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I have a basic script for finding specific installed packages in Linux. If not found -> print the package.

I used grep -w, but it didn't work properly with the - character.

For example,

dpkg -l | grep -w "rpm"

Will also find rpm-common.

I found a solution for that using regex. The problem is it doesn't work in a Bash script.

Solution:

dpkg -l | grep -E '(^|\s)string($|\s)'

Condition:

if [ `dpkg -l | grep -E '(^|\s)$i($|\s)' | wc -l` = 0 ]; then echo$i; fi

$i refers to an array value, like arr[index]=$i.

What escaping characters do I need to use so the condition will work?

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There are two problems here: as @AFH pointed out, \s is a Perl shorthand, not part of the standard POSIX syntax. The standard way to represent this is with the character class [[:space:]]. The second problem is that variable references aren't expanded inside single-quotes; you need to use double-quotes (and escape the $ that's part of the regex).

Also, a few of stylistic recommendations: $( ) is generally preferred over backticks for command substitution (it's easier to read, and doesn't have some weird escaping syntax oddities that backticks have). But in this case, you can skip the command expansion; rather than using wc -l and comparing to zero to see if there were any matches, just use grep's exit status as your test (and the -q option to keep it from printing the match). Also, be sure to double-quote variable references (e.g. in the echo command).

Here's my recommended rewrite:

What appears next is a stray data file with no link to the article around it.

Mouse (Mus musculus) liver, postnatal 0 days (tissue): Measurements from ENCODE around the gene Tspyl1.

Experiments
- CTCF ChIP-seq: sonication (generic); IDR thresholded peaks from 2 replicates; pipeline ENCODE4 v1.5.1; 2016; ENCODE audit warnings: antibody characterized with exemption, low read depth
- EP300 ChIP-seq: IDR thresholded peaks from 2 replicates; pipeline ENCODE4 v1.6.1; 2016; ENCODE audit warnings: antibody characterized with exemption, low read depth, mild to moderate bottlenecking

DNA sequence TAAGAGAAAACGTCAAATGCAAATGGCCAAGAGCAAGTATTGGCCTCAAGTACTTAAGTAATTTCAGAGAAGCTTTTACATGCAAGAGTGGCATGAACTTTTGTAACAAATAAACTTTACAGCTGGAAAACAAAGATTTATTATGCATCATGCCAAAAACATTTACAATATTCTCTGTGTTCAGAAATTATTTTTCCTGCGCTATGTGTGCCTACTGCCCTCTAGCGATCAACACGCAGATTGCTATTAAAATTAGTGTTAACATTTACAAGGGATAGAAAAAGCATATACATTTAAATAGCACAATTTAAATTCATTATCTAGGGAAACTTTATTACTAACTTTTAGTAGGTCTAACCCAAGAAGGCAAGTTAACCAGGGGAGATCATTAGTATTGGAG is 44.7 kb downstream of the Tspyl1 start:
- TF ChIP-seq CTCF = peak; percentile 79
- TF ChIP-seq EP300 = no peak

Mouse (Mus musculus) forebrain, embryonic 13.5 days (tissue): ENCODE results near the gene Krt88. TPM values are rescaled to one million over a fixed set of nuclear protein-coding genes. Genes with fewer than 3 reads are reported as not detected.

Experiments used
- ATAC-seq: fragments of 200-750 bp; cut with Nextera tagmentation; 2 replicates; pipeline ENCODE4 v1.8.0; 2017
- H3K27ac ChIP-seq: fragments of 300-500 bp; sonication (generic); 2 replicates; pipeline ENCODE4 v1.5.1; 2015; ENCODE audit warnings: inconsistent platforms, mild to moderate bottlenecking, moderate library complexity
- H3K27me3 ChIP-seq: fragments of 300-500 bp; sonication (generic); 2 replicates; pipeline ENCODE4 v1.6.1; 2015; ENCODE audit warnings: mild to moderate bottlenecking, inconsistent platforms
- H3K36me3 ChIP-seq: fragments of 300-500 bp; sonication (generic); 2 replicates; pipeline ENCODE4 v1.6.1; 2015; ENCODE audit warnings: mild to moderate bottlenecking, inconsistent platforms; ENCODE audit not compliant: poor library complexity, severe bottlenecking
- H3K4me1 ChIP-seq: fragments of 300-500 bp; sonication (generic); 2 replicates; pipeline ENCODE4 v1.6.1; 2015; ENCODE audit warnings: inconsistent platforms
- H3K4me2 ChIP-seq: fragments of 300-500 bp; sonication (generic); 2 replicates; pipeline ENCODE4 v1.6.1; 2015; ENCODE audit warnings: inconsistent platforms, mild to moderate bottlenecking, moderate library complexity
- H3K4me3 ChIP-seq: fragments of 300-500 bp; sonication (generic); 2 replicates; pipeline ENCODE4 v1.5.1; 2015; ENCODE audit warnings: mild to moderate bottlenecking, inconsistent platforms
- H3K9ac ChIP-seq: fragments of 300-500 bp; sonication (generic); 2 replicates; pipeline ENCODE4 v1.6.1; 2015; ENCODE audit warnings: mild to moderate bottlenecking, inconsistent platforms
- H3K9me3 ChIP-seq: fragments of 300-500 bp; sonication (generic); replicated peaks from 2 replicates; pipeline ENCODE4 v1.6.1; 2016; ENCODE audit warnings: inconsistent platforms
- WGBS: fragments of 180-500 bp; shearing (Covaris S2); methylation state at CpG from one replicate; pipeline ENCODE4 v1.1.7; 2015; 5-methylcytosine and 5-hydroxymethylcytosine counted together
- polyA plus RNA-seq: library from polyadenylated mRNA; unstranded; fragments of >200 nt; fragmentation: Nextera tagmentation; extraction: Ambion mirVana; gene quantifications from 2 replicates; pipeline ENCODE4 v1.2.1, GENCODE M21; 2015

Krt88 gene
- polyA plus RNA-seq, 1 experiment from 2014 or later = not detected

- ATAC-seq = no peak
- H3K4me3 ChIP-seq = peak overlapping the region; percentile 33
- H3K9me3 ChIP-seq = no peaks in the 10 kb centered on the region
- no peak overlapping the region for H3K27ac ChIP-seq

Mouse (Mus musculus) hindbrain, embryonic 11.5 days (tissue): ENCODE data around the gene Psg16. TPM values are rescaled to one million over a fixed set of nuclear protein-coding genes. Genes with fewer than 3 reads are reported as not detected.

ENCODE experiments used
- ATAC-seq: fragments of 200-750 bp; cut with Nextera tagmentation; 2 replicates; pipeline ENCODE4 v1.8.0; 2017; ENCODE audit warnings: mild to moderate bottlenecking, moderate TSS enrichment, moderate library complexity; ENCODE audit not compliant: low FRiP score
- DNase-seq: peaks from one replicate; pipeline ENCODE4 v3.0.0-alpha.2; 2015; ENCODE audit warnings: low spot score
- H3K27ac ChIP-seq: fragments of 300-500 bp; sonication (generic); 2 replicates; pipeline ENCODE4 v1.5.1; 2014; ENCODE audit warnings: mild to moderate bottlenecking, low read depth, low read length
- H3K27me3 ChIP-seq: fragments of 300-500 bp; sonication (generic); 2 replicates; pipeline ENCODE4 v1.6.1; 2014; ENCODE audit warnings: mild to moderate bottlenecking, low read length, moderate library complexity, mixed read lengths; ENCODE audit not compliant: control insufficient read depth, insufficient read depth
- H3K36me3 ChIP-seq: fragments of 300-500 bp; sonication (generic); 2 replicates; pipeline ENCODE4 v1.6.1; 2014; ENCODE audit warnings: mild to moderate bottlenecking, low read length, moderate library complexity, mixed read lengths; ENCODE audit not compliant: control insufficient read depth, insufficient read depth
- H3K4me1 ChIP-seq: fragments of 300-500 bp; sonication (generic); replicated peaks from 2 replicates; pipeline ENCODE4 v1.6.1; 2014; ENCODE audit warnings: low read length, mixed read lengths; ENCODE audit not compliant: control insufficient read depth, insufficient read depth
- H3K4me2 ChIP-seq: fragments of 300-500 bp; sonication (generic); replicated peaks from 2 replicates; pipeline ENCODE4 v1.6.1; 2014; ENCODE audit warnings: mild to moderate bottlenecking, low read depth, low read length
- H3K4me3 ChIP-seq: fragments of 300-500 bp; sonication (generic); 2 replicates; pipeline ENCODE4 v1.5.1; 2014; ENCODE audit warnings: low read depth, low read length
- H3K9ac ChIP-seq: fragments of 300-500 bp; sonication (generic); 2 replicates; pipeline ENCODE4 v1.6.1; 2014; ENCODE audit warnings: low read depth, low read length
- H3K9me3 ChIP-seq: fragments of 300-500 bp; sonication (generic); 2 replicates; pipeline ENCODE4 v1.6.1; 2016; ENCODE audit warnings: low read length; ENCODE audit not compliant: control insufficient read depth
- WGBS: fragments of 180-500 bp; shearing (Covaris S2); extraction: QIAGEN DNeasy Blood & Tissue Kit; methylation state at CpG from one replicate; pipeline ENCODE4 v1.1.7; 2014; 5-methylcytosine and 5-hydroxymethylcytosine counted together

if dpkg -l | grep -Eq "(^|[[:space:]])$i(\$|[[:space:]])"; then echo "$i"; fi

EDIT: as igor pointed out in a comment, this won't work with package names that contain regex metacharacters (like g++-5). It's possible to preprocess the package name to escape the metacharacters, but it's rather messy. But there's a simpler way: if you're using bash (and not some other shell), you can use bash's native regex capability to do the matching directly:

if [[ "$(dpkg -l)" =~ (^|[[:space:]])"$i"(\$|[[:space:]]) ]]; then echo "$i"; fi

The reason this works is that the $i in the middle of the pattern is in double-quotes, which tells bash to match it as a literal string (i.e. ignore any regex metacharacters in it).

  • This solution doesn't work for packages with special characters. For example g++-5 or g++-4.9. Any ideas? – igor Nov 19 '17 at 6:39
  • @igor See edit. – Gordon Davisson Nov 19 '17 at 6:56
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Extended Regular Expressions do not support \s, but Perl REs do, so try using -P instead of -E:

dpkg -l | grep -P '(^|\s)rpm($|\s)'

See this reference for more information.

The grep manual says that -P is experimental, but it works for me on Ubuntu 16.04.

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